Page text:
More MTA employees will get tested for sleep apnea, expanding a program instituted to prevent another accident to effect Harlem riders like the fatal 2013 Metro-North derailment caused by a drowsy engineer, Gov. Cuomo announced Tuesday.
After testing 438 Metro-North locomotive engineers in a pilot program, sleep apnea screenings will be offered to the rail line’s conductors and Long Island Rail Road train crew staff.
The Metro-North engineer at the helm during the fatal derailment at Spuyten Duyvil in the Bronx had an undiagnosed case of sleep apnea.
“This program helps us identify workers who may be at risk for sleep apnea, ensure they receive appropriate treatment, and ultimately create a safer MTA,” Gov. Cuomo said.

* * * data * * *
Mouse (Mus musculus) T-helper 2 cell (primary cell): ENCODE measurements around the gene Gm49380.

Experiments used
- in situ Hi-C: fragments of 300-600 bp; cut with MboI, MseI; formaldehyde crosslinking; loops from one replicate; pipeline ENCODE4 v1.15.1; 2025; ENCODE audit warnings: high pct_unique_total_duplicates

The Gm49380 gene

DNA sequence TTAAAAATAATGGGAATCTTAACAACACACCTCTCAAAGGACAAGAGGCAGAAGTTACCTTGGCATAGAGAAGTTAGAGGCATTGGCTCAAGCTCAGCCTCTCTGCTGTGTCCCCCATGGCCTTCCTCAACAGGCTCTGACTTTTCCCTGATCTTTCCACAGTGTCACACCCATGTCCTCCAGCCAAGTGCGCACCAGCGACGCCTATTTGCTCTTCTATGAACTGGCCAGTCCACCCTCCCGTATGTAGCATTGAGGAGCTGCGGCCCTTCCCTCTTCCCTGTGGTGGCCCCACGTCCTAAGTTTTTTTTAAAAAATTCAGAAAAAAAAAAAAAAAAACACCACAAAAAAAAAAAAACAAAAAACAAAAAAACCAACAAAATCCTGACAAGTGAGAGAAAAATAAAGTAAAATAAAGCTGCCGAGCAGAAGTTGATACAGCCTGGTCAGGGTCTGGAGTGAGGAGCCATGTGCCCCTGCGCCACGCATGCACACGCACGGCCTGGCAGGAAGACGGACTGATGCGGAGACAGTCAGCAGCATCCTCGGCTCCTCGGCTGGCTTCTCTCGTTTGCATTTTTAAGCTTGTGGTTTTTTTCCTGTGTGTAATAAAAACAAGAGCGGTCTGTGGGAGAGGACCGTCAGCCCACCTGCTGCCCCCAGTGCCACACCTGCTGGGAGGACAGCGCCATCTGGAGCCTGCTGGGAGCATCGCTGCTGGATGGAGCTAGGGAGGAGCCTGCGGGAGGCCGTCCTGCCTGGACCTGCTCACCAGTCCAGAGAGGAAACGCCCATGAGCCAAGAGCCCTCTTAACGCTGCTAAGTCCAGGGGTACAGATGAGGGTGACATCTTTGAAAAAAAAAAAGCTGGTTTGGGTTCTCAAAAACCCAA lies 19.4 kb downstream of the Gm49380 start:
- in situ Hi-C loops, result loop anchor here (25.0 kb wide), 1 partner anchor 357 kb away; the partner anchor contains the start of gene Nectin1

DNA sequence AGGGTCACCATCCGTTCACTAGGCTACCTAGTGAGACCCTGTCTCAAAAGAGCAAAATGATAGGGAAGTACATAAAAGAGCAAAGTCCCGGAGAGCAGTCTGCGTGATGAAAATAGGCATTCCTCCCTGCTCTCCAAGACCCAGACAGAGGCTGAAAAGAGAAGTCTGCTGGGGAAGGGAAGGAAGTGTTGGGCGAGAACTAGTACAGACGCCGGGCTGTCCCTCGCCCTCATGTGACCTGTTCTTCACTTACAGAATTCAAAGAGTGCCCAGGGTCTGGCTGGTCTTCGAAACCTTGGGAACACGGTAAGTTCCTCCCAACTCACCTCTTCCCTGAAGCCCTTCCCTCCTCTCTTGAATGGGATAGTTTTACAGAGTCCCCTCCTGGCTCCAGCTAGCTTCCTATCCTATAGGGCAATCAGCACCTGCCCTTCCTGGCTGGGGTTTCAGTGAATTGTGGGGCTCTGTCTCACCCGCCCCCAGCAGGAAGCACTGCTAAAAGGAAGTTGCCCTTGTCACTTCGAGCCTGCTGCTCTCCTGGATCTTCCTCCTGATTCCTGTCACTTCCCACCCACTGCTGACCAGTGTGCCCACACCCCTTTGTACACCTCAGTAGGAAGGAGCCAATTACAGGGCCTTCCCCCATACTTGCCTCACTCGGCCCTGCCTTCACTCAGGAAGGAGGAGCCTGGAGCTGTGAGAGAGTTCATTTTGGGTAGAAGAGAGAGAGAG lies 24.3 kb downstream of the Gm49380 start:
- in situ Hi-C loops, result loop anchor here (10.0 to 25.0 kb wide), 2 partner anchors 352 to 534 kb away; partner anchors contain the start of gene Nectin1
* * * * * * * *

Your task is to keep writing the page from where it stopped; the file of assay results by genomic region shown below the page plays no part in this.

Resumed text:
The MTA is seeking a medical firm to handle the screenings.
The U.S. National Transportation Safety Board recommended that all commuter railroad engineers get the sleep test.
“Although it is not required by regulation, the MTA recognizes the safety benefits of sleep apnea screening and treatment,” MTA Chief Safety Officer David Mayer said. “Our pilot program worked well at Metro-North Railroad, and because of this success we are looking forward to extending this safety program to employees elsewhere within the MTA.”